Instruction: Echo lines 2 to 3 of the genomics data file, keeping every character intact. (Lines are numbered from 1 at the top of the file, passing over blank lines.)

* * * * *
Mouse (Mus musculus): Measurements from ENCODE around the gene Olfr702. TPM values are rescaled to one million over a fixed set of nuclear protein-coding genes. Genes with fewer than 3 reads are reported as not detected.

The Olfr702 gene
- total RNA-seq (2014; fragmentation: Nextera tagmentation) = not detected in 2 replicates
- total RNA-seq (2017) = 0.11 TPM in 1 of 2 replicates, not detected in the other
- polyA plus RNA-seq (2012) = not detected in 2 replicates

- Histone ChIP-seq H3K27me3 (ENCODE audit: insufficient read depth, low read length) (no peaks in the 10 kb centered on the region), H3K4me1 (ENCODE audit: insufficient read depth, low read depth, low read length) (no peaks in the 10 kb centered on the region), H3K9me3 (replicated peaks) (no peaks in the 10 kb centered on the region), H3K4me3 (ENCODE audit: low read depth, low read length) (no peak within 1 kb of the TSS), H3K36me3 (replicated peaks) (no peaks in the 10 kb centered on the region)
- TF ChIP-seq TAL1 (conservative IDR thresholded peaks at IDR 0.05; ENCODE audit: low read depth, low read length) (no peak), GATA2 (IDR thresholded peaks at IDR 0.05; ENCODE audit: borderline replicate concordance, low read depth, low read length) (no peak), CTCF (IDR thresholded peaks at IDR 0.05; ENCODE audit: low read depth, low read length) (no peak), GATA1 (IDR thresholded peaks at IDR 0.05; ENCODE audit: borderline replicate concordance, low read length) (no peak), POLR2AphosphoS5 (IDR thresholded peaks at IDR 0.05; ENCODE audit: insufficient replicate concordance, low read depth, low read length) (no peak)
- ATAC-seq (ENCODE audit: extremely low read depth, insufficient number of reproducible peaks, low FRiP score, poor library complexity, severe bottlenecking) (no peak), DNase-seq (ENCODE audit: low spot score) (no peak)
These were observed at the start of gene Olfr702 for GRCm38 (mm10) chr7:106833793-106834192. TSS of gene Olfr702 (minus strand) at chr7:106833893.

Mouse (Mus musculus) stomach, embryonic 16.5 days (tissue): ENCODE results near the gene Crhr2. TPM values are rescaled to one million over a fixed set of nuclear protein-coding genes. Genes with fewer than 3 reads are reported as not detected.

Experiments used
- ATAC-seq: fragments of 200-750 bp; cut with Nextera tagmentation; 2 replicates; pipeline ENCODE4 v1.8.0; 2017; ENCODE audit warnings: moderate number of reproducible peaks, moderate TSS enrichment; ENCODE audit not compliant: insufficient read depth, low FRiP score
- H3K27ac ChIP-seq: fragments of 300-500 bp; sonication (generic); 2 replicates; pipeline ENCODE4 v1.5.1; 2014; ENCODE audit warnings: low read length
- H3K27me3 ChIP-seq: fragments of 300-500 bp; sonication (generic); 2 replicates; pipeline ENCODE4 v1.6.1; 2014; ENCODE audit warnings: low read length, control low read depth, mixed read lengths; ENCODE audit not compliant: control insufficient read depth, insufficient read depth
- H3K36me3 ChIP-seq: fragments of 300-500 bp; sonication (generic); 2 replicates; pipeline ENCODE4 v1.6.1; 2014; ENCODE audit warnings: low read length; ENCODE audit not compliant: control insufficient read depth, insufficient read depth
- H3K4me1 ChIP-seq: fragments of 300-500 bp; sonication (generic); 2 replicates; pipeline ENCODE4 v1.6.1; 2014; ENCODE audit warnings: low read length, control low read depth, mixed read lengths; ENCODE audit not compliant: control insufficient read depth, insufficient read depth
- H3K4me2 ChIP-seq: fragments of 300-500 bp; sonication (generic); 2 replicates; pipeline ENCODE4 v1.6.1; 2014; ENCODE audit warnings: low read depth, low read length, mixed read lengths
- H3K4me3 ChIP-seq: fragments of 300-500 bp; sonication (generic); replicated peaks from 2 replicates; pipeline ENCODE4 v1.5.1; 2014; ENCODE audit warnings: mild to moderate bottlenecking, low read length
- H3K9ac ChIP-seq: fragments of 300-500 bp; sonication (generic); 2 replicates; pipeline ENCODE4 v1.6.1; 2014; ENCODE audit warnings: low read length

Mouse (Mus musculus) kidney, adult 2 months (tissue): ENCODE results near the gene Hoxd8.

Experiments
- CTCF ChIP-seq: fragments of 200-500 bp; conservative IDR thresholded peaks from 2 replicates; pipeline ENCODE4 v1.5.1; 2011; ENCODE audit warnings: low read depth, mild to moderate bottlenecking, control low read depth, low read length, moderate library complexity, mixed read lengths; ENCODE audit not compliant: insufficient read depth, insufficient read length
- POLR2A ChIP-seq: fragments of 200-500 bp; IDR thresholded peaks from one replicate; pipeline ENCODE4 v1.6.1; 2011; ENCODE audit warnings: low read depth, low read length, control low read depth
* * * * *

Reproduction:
The Olfr702 gene
- total RNA-seq (2014; fragmentation: Nextera tagmentation) = not detected in 2 replicates